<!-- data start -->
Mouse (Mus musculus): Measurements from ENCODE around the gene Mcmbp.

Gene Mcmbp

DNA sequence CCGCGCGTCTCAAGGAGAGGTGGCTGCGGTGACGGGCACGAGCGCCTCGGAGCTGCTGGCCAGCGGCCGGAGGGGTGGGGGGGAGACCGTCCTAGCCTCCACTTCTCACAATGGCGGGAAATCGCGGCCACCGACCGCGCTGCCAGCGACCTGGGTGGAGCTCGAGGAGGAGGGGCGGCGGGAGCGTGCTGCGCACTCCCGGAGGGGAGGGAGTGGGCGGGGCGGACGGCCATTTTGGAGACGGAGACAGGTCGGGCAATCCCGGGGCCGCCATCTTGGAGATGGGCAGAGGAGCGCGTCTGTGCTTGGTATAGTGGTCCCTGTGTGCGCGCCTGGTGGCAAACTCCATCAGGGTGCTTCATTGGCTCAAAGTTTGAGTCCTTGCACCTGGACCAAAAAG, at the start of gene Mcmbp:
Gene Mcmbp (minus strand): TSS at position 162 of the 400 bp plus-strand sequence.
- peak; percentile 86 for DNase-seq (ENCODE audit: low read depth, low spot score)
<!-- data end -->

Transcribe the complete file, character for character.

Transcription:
Mouse (Mus musculus): Measurements from ENCODE around the gene Mcmbp.

Gene Mcmbp

DNA sequence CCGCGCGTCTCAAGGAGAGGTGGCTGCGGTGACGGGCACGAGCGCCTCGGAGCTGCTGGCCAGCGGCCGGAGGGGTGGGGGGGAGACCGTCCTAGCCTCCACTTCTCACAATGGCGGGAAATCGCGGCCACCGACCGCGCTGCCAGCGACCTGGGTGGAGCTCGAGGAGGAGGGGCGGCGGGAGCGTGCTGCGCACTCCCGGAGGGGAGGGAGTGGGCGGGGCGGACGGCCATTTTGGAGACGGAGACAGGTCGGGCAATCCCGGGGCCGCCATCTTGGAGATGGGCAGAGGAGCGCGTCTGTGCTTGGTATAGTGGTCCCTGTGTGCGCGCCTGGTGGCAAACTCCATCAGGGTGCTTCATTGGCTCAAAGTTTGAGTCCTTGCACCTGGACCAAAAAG, at the start of gene Mcmbp:
Gene Mcmbp (minus strand): TSS at position 162 of the 400 bp plus-strand sequence.
- peak; percentile 86 for DNase-seq (ENCODE audit: low read depth, low spot score)